American citizens born by November 6, 1994 will be eligible to vote in this year’s presidential election, but even those youths born before that date are paying attention to our political process. The youth vote usually leans to the left, but Republicans are heavily courting this voting bloc in 2012. President Barack Obama’s 2008 campaign for the White House fairly revolutionized how political parties reach out to young voters with its strong and far-reaching network and use of the Internet to reach tech-savvy voters - and 2012 is no different.
Mitt Romney has stepped up his youth ground game and both candidates have smart phone apps available, with Romney’s campaign opting to announce its pick of Paul Ryan for vice president via their app. Youth voters see America differently and they’re far less concerned about traditionally Republican issues like gay marriage and abortion. And because they’ve come of age in a post-Great Recession world, jobs and employment are hot button issues.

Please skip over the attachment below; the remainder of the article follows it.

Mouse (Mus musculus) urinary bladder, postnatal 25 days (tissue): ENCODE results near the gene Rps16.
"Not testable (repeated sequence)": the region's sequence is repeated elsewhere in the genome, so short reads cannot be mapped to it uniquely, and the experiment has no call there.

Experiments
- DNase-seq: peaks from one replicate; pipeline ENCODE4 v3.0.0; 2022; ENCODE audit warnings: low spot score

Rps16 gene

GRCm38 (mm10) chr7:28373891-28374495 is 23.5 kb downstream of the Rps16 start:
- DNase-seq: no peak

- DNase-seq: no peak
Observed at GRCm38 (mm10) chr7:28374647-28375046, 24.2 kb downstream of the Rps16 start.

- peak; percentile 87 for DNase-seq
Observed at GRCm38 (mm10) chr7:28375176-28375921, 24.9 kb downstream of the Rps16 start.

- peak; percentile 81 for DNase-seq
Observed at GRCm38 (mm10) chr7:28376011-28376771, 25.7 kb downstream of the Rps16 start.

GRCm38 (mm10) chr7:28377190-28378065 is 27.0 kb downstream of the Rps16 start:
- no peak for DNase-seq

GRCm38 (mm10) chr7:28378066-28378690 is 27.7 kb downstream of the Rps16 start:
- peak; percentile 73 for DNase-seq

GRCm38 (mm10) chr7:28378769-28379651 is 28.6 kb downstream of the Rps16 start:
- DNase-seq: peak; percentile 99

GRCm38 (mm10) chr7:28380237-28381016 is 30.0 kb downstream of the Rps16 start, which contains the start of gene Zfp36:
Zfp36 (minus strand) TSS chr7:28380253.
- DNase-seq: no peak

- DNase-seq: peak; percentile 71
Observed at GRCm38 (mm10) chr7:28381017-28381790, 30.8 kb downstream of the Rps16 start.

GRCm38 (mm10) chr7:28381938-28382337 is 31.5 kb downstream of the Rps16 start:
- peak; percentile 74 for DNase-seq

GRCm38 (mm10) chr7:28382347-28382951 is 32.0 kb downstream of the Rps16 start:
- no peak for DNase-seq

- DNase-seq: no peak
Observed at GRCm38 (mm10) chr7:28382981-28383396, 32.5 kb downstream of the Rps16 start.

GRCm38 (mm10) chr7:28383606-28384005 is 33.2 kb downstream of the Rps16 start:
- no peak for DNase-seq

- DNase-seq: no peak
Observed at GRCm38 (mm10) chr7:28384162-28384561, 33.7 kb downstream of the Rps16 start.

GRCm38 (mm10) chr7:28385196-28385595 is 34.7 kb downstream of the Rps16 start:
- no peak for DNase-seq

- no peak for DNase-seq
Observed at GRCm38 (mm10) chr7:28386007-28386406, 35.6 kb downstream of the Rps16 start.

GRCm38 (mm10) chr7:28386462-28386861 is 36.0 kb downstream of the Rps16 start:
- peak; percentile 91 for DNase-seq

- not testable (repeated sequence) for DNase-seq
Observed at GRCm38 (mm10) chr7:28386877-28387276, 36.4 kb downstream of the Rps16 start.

Are you a young voter? Which candidate best represents your view of the future of America?
Heather Smith, president, Rock the Vote
Rod Snyder, President of the Young Democrats of America
Young Voters Interviewed:
Janet Lopez, 17, senior at Dorsey High School, student body president
Andrea Excellent, 17, senior at Dorsey High School, student body vice president
Jesus Romo, 16, senior at Venice High School, member of student leadership class
Roxanne Echavarria, 17, senior at Venice High School, member of student leadership class
Nathan Kandouw, 17, senior at University High School, member of student leadership class
Kendal Schutt, 16, senior at University High School, member of student leadership class